The American government recently played Russian roulette with its economy by threatening to default on its debt. Of course, nobody actually thought that the Americans would truly default at this time. After all, the Americans can quite literally print dollars to pay their debt. But it is also possible that the USA has entered a state of decline: massive public and private debts without growth quickly leads to collapse.
While it is a cliché, I am fascinated by the analogy between the American superpower and the fall of the Roman Empire. The economics of the Roman Empire during its decline bear some similarity to our current situation.
Rome partially moved away from a gold-based currency some time during its decline. It started to mint coins with less gold content. Similarly, the Americans switched to a fiat currency in the seventies under Nixon. The American government no longer guarantees a gold equivalent for the American dollar. In both cases, the currency became backed by the great economical and military power of the government. Unfortunately, this type of backing loses its efficiency when a decline is hinted. Your dollars are only valuable if you think that the USA will keep growing stronger. If you think that the American economy might suffer on the long term, then American dollars are much less interesting. Thus, predictions of decline become self-fulfilling.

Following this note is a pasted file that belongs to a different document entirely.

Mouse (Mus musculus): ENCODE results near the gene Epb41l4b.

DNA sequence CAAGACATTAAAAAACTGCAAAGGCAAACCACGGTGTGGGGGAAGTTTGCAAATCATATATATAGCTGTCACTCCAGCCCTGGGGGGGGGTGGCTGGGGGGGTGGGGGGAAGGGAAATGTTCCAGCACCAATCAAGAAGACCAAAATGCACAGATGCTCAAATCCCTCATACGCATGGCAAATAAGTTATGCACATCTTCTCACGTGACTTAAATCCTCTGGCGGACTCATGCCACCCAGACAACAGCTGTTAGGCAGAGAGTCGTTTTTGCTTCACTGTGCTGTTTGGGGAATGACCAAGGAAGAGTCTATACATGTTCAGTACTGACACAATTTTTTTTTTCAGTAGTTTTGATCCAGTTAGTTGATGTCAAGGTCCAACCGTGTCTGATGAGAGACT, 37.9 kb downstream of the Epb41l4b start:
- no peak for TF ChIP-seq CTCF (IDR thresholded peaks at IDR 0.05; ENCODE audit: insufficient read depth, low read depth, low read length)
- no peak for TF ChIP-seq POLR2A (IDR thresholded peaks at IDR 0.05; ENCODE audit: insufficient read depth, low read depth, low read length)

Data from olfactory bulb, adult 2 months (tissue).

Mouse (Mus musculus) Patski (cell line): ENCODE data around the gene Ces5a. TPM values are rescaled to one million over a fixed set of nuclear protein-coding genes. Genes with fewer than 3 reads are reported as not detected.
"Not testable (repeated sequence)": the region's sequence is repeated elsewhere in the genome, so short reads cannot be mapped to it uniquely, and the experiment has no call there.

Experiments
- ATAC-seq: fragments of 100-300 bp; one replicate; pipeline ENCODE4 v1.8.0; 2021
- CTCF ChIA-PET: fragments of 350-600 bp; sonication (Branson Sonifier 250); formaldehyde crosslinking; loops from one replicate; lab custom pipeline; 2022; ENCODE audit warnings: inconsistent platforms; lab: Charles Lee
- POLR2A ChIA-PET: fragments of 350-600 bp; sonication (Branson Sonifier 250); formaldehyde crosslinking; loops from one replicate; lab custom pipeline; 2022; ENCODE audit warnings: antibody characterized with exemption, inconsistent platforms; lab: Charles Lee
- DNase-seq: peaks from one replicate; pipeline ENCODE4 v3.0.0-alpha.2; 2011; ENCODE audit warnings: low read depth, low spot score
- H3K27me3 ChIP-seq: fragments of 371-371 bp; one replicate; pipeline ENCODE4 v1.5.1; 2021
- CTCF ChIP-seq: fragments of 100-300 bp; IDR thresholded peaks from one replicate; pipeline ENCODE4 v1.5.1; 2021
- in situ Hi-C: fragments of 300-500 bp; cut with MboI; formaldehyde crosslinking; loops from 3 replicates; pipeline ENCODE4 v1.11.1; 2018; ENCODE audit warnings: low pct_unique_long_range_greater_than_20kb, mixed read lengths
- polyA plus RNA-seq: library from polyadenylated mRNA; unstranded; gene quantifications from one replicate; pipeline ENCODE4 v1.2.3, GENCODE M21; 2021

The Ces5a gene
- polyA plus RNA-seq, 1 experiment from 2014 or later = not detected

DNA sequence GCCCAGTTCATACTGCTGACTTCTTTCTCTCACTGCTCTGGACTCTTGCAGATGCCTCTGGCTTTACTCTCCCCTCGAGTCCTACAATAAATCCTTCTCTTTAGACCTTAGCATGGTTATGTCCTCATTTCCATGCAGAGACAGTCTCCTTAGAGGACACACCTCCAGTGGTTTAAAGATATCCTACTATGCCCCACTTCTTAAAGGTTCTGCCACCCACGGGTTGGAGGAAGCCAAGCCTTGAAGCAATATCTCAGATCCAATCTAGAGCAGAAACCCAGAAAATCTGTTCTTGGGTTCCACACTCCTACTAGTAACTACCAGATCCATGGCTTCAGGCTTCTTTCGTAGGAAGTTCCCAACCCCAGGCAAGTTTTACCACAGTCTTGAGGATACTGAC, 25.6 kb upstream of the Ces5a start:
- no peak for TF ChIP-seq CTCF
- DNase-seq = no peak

During the fall of the Roman Empire, many citizens were enticed to borrow from the super wealthy. Eventually, the peasant class was wiped out: they became serfs. Serfs live in conditions where they cannot possibly expect to improve their conditions. They constantly owe more than they earn. They are, effectively, slaves.
The Catholic Church, which emerged at the time, correspondingly considered usury to be a sin. While it seems that the stance of the Catholic Church on usury is quite a bit more flexible today, religions like Islam still forbid usury. Judaism only allows usury toward non-Jews.
What is usury? Lending money knowing that it will make people poorer. Correspondingly, most consumer debt is usury. It is a transfer of wealth from the poor to the rich which makes us, overall, poorer. Lending money to Greece at this time is also usury.
Could the religious stance against usury be wise?
Economists who expect people to be rational won’t believe in usury. Surely, people borrow money to be better off. Yet the average credit card debt per household is over $15,000 in the USA (and it grows all the time, of course). Does anyone believe that these $15,000 are invested in highly profitable ventures? (They would need to be highly profitable since credit cards often charge over 15% for loans.)
Conclusion: This is meant to be a lighthearted commentary. I am an amateur economist. But can anyone convince me that credit card companies produce wealth by charging exorbitant interests to people who use the money to buy beer and chips? When more and more of our economy is based on such usury, is it not a sign of decline? Won’t the American peasants become serfs at this rate?
Note: 45 million of Americans are dependent on government food stamps. According to Business Insider, credit card debt is growing much faster than the median household income. Despite massive defaults on mortgages between 2007 and 2010, consumer debt has remained stable.